Probabilistic Study of the Stock Market's Downside Risk (2010-2011)
With the financial markets facing uncertainty about the balance sheets of banks and governments in Ireland, Spain, and Portugal, continued weakness in stocks, commodities, and precious metals remains a possibility. From a risk management standpoint, it is important for us to understand the possible downside risks in the short-to-intermediate-term. Since risk assets (stocks, commodities, precious metals) have been primarily driven by liquidity, their correlations have been strong since the 2010 summer lows. Therefore, the S&P 500 Index can be used as a proxy for all risk assets. If the downside risks are muted in stocks, they are also somewhat muted in commodities as well.
Due to the following factors, we continue to believe the downside risks in the stock market are manageable in the short-to-intermediate-term:
Quantitative Easing (QE): The Fed plans to inject freshly printed money into the economy well into 2011, which will place upward pressure on the price of stocks, commodities, and precious metals. While it is beyond the scope of this study, if you are unclear of the potential impact of quantitative easing on asset prices, you can review these QE resources.
Slow Economic Growth: The calls for a double-dip recession were common in the spring and summer of 2010. An objective review of the data never placed a double-dip as the high probability outcome. We will have to keep an eye on the incoming data, but it continues to support slow, but positive GDP growth. The global economy has numerous problems, but positive growth in global GDP can continue given what we know today (subject to change).
Technical Support: Buyers and sellers and their trading algorithms tend to have long memories. This study focuses on long and short-term levels of support, trendlines, and Fibonacci retracement levels for the S&P 500 Index. The objective is to better understand where buyers may become interested should further corrective activity unfold in risk assets.
Summary of Results
The table below summarizes the results of the S&P 500 support study. The values on the far left side of the table show where various forms of support for stocks tended to cluster. We would expect some buying interest in the S&P 500 near 1,178, 1,165, 1,156, 1,144, and 1,132. If these levels are breached, then the next areas of support clusters come in near 1,120, 1,100, 1,080, and 1,065. The level where we would expect to see the strongest conviction from buyers comes in near 1,144 on the S&P 500.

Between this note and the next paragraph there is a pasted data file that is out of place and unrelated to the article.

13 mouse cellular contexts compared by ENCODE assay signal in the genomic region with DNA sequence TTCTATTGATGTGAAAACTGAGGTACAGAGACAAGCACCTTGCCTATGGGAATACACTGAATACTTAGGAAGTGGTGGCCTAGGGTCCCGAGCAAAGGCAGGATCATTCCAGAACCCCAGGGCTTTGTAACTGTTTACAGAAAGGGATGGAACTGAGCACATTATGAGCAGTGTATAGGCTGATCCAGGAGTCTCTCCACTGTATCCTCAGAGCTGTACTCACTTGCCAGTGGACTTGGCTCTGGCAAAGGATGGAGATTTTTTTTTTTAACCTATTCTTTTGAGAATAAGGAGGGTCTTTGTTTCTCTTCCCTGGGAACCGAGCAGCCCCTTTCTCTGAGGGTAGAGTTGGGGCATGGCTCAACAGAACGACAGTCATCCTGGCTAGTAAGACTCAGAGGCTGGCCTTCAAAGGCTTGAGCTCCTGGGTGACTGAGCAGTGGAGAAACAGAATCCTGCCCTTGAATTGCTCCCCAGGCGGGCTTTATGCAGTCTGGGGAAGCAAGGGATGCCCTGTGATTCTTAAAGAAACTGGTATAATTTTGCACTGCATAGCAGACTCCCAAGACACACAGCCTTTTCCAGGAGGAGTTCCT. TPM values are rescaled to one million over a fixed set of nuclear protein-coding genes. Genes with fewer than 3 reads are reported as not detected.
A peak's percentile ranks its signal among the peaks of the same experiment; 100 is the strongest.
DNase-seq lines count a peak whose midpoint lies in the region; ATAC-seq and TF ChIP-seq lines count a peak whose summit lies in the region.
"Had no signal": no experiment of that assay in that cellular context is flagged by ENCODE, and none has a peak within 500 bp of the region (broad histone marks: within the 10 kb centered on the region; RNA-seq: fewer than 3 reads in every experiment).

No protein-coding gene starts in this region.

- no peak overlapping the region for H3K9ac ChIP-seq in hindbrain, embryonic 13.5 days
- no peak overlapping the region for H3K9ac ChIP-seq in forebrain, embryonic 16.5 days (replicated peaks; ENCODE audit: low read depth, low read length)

The eight charts of the S&P 500 below show how we compiled the table above. Traders and investors use various tools and examine various timeframes when making allocation decisions. Areas of potential support, or interest from buyers, are more meaningful when they appear in various timeframes and are determined using various methods. Below, we examined areas of past support and resistance on a monthly chart of the S&P 500 going back to 1997. Key levels clustered near 1,156, 1,140, and 1,100.
The weekly chart below allows us to look at a little more detail going back to 2003. Key levels tended to cluster near 1,156, 1,145, 1,142, 1,121, and 1,065.
The chart below looks at parallel trend lines on the S&P 500 from the October 2007 highs. If the current day market were to fall further, it may find support from the top pink line near 1,143.
Below, we review parallel trendlines from the October 2002 lows. Notice how markets tend to have long memories relative to parallel trends. Possible support from the top blue line comes in near 1,178; the next line would come into play somewhere near 1,145.
The chart below looks at the trendlines from the March 2009 lows. It appears as if the S&P 500 would intersect with the lower blue trendline somewhere in the neighborhood of 1,145.
This chart (below) looks at a much shorter-term view. The green lines are parallel trendlines from the July 2010 lows. The pink lines are parallel trendlines connecting the April and November 2010 highs. Moving averages for the S&P 500 are shown via the blue, red, and green thin lines. This chart has two major zones of potential support highlighted in green and yellow. A break of the lower green trendline would be a cause for concern (currently near 1,080).
Traders often watch Fibonacci retracement levels; so it pays to keep these in your back pocket. The basic concept is all markets have natural ebb and flow where "giving back" some gains is a normal part of any healthy market. Retracements bring new buying interest and allow markets to move higher. The chart below shows the retracement levels for the gains made from the summer low to the recent fall 2010 high.
Below, are the levels using the more recent September 2010 low matched with the most recent high in the S&P 500.
The summary table at the top of this page aggregates the areas of possible support garnered from various timeframes and various methods. In the short-to-intermediate term, the key levels where buyers may become interested in risk assets correspond to S&P 500 levels of 1,156, 1,144, and 1,132. Trendlines, support, and retracements levels are violated commonly in all markets, which speak to the probabilistic nature of this analysis. A break of 1,144 on the S&P 500, especially on a weekly closing basis, would increase the odds that any pullback may be more than a normal correction within a healthy market. Developments in Europe and new fundamental data need to be factored into all investment decisions, and should be used in conjunction with possible areas of buying support.